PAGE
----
Growing up in a small Iowa town along the Mississippi River, we took the Iowa Test of Basic Skills (ITBS) in school.  It was your typical standardized test; booklet, scan sheet, No. 2 pencil, you know how it goes.  There was never any pressure put on the students because the success of our school didn't depend on the outcome.  No teacher was going to lose his or her job over poor results.  It was simply an evaluation tool used to identify students who were underachieving and weak areas in the school's curriculum.  We didn't study things because they were ITBS objectives, we studied things because they were important to our future success.  All through elementary, junior high, and high school, this was the case.  Oh how times have changed.

With the implementation of the No Child Left Behind act, the Bush administration has sentenced the next generation of public education in America to a lifetime of failures.  Gone are the days when standardized tests weren't a threat to the success of the schools.  Also gone are the days when a teacher didn't feel pressure to produce good results out of fear of being cut.  In today's world of high stakes testing, every school district has been put under the microscope.  Test scores now mean everything.

From 1991 to 1993 I, along with my wife, worked in the public schools in the Aldine Independent School district in and around Houston, Texas.  We witnessed first hand what it was like to work in a district whose future depended upon the outcome of a single test.  The test was called the T.A.A.S. test (Texas Assessment of Academic Skills) and  everything we did as teachers had to have an accompanying TAAS objective.  If it wasn't covered on the test, it wasn't worth covering in class.

Teachers and students alike were called together for pep rallies to encourage each person to do their best on the exam.  Practice tests were taken, TAAS tutorial sessions were held, and test taking strategies were taught.  The entire year was devoted to the "mighty TAAS" and as a teacher you had better tow the line.  If student scores were below average, there would be hell to pay.  However, if the scores were good enough the adminstrator received a cash bonus.  From an educational standpoint, this was no way to run a school system.  So after two years, my wife and I left Texas because we knew that we didn't want our children going through an education system like the one we had witnessed there.

We finally settled here in Illinois where we thought we would be safe from the plague of high stakes testing we were so desperately trying to escape.  You can imagine our horror when George W. Bush became President in 2001 and promised to reform education.  We knew what that meant.  Now here we are again, teaching in Illinois under the pressures of a high stakes testing system.  The only difference is that now the test is the Prairie State Exam (PSAE).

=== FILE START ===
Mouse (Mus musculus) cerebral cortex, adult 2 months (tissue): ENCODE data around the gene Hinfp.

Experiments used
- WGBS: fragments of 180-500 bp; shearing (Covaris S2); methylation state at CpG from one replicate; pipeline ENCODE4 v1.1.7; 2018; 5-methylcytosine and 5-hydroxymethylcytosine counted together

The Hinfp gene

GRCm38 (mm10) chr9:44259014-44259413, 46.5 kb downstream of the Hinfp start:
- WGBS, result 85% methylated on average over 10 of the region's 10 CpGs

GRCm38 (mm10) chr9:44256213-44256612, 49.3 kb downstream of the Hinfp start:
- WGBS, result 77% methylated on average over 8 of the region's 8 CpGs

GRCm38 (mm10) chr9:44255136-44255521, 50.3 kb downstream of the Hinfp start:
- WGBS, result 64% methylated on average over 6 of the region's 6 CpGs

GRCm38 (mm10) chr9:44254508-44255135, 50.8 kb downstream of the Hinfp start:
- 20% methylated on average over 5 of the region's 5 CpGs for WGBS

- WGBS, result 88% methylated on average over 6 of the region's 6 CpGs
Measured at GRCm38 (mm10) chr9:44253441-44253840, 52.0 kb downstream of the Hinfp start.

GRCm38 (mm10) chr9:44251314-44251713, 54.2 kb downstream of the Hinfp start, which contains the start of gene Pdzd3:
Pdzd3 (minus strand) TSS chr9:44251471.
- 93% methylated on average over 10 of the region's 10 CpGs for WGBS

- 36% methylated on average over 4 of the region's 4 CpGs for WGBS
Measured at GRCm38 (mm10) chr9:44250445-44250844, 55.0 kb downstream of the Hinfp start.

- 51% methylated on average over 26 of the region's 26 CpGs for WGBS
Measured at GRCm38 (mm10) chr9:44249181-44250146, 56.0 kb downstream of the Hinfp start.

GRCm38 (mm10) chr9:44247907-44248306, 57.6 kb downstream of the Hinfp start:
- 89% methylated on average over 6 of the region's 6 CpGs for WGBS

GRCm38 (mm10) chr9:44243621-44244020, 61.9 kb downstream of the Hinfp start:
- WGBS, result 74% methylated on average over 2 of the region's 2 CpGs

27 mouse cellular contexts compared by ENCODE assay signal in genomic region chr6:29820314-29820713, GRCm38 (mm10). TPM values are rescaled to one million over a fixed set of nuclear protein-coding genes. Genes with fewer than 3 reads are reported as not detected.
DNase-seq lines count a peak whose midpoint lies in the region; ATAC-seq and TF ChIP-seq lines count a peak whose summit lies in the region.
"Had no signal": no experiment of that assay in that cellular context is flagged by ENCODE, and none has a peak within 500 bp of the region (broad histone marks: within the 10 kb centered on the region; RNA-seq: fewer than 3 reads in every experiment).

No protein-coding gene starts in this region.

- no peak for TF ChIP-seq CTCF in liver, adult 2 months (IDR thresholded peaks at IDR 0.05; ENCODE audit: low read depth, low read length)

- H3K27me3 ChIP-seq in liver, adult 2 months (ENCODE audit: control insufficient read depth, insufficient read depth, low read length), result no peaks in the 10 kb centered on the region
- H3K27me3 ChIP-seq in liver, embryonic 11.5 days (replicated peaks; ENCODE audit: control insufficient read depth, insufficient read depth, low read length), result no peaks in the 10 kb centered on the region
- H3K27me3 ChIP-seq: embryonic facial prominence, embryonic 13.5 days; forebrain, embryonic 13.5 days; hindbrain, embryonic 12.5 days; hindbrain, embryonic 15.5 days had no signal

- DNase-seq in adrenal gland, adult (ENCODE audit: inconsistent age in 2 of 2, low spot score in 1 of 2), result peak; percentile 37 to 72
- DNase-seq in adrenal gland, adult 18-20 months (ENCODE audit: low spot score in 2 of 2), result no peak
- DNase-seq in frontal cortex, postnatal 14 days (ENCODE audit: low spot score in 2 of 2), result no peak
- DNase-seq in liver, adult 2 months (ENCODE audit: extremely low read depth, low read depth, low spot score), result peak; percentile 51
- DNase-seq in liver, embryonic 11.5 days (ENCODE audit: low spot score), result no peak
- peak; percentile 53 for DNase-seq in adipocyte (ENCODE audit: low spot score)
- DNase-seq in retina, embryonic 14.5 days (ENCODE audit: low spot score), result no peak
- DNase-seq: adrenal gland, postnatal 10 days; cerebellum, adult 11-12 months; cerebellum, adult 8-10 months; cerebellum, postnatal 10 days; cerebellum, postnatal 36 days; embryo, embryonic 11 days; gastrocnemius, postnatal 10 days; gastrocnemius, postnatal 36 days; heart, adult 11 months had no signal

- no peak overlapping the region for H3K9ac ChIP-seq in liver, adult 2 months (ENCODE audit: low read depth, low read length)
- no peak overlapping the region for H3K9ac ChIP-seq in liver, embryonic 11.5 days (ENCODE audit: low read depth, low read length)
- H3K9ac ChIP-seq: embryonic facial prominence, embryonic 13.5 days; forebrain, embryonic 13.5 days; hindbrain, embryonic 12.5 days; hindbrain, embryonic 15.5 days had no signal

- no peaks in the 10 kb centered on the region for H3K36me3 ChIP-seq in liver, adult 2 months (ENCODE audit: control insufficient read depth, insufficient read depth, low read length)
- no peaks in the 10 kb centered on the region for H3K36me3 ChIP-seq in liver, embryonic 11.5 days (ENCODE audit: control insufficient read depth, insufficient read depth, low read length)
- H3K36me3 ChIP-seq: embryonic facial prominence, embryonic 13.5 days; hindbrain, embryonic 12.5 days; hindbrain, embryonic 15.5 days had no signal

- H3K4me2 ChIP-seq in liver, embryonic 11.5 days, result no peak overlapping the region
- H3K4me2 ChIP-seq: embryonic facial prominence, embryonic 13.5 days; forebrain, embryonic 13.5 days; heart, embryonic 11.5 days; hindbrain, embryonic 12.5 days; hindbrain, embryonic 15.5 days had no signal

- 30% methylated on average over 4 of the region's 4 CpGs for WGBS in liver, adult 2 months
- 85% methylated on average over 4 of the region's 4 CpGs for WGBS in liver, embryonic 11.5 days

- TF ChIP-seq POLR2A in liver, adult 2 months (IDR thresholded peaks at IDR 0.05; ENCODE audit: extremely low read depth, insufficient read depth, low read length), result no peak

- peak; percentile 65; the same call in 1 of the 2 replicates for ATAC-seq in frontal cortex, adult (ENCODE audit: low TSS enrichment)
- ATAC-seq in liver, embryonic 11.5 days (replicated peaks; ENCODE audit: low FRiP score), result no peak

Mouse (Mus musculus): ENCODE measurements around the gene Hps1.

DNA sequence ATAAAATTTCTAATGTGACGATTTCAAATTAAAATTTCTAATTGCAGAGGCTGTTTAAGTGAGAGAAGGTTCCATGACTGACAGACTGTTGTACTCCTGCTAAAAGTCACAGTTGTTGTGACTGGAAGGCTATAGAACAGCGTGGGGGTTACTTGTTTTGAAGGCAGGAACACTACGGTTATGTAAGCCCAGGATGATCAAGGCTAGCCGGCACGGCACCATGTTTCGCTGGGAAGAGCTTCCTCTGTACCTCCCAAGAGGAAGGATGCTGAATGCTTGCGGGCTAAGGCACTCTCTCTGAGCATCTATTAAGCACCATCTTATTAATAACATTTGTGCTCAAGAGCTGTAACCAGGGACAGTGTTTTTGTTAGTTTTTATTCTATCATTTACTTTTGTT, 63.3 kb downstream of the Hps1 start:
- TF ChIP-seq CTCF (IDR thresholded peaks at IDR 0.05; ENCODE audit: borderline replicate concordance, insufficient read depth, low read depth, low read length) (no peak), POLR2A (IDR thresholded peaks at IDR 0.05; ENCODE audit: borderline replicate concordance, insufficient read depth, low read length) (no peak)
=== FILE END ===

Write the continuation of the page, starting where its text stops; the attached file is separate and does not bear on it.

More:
While I'm not opposed to all testing, the methods employed by the NCLB act are detrimental to the true process of education.  When the stakes are set so high, the pressure becomes too much for teachers and districts to bear.  The need to perform soon outweighs the need to educate and schools begin "teaching to the test."  That is, they teach only the skills necessary to perform well on the exam.  While this looks good on school report cards, the long-term ramifications are frightening.  As we have seen in the latest data from the National Center for Educational Statistics, our students are actually losing ground to most other countries in the area of mathematics literacy and we are simply treading water in most other categories.

The reason for this is because teaching to the test goes against the most basic principles of education.  Teachers are reduced to teaching processes instead of concepts and students are relegated to memorizing a series of steps in order to obtain an answer that means nothing to them.  Processes are only good for one particular instance while concepts apply to a wide range of issues.

Let me give you an example:

One of the areas I teach is computer applications.  In our basic computer courses we teach word processing.  While Microsoft Word is the standard, it is not the only program available for the task.  Therefore, it would be unwise for me to simply teach my students to use Microsoft Word.  By teaching them the concepts of word processing, as opposed to the processes of Word, they are now prepared to use other word processing programs like Microsoft Works, Appleworks, Word Perfect, etc.  It works the same in math, science, music, art, psychology, and any other subject you care to name.

Unfortunately, No Child Left Behind has tied our hands.  Our math and science teachers are now forced to teach to the test if they wish to keep their jobs and our school districts are forced to encourage the practice if they wish to keep themselves out of hot water and maintain their funding.  All the while our children are learning processes that can only be applied to specific situations in life instead of the concepts they really need to succeed.

Until this process is reversed we can expect to see our country fall further behind the rest of the world.  In these technologically advanced times, knowledge is power and George W. Bush is slowly sapping the strength from our future.

Originally posted to kissfan on Wed Dec 08, 2004 at 08:17 PM PST.


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